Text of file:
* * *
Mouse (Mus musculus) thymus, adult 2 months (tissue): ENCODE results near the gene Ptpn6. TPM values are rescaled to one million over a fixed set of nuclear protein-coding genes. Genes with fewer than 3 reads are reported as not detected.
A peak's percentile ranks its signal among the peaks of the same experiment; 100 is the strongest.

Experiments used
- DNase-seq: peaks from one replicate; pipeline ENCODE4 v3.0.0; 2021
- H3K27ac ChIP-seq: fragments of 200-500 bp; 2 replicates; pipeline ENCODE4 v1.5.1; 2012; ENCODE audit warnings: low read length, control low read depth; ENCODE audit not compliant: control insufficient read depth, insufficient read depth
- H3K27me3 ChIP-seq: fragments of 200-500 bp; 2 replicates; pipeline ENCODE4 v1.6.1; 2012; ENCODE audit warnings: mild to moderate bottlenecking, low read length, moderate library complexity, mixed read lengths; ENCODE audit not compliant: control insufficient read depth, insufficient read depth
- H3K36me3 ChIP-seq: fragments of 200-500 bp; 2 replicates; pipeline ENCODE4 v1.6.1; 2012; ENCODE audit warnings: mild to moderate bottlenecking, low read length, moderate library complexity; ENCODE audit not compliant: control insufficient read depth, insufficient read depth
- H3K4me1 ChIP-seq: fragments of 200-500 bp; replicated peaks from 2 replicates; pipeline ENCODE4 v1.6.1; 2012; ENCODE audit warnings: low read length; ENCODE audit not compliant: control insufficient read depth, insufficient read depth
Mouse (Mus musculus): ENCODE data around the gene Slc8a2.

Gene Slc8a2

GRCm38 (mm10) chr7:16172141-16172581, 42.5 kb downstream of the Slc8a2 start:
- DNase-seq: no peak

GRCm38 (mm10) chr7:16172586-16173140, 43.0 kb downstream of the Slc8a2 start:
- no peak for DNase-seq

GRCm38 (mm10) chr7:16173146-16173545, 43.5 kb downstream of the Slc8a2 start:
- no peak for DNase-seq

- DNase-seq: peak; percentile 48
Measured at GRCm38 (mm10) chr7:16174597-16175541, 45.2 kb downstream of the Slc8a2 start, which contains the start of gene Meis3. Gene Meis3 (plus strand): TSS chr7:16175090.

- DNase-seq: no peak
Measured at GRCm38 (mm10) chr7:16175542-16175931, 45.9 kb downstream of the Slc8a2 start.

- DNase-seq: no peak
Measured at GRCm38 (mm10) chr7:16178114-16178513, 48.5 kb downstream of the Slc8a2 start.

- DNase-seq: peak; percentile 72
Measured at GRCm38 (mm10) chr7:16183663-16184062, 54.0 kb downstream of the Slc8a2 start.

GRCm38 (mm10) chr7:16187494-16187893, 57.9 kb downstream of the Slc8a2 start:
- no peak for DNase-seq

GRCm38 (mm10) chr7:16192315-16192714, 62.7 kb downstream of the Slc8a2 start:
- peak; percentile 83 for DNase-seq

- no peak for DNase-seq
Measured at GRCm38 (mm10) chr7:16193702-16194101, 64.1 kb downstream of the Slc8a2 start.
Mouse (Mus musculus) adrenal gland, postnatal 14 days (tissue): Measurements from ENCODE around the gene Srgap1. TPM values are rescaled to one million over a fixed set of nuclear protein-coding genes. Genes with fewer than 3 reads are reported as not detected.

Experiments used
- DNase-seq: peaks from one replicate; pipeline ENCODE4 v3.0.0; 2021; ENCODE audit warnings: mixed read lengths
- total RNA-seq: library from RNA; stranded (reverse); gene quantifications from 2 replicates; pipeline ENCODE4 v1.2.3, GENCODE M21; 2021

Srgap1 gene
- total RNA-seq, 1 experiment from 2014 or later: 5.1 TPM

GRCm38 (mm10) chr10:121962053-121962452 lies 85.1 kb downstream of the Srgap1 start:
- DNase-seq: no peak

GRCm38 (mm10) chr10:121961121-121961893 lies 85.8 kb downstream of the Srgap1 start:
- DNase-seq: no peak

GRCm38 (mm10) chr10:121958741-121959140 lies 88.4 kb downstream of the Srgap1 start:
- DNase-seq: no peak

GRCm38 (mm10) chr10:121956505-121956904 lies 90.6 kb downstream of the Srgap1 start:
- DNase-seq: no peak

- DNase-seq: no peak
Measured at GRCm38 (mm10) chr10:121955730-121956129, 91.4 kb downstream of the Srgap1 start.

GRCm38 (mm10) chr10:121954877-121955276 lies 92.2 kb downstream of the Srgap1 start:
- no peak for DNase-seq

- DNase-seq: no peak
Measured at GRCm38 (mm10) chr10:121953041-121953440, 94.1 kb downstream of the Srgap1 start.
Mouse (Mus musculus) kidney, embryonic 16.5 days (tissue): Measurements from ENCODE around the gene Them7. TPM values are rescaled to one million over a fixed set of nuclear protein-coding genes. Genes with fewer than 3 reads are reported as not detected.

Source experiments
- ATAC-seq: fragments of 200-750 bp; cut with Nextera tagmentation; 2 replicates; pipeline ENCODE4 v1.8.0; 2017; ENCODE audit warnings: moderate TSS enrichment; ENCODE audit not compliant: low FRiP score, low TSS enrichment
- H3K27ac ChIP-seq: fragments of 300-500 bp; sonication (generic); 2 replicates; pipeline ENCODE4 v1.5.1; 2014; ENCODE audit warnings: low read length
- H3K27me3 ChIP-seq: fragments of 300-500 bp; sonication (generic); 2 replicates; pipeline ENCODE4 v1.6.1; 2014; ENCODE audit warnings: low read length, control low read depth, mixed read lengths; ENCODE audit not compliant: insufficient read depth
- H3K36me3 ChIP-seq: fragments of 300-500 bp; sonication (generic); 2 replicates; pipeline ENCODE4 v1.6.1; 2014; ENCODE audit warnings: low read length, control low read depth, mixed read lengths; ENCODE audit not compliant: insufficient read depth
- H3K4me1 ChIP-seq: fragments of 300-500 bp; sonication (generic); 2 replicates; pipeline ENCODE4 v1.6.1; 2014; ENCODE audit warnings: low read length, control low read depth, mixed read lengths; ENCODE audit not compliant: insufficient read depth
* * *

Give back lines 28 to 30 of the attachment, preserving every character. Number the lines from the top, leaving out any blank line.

- peak; percentile 83 for DNase-seq

- no peak for DNase-seq
Measured at GRCm38 (mm10) chr7:16193702-16194101, 64.1 kb downstream of the Slc8a2 start.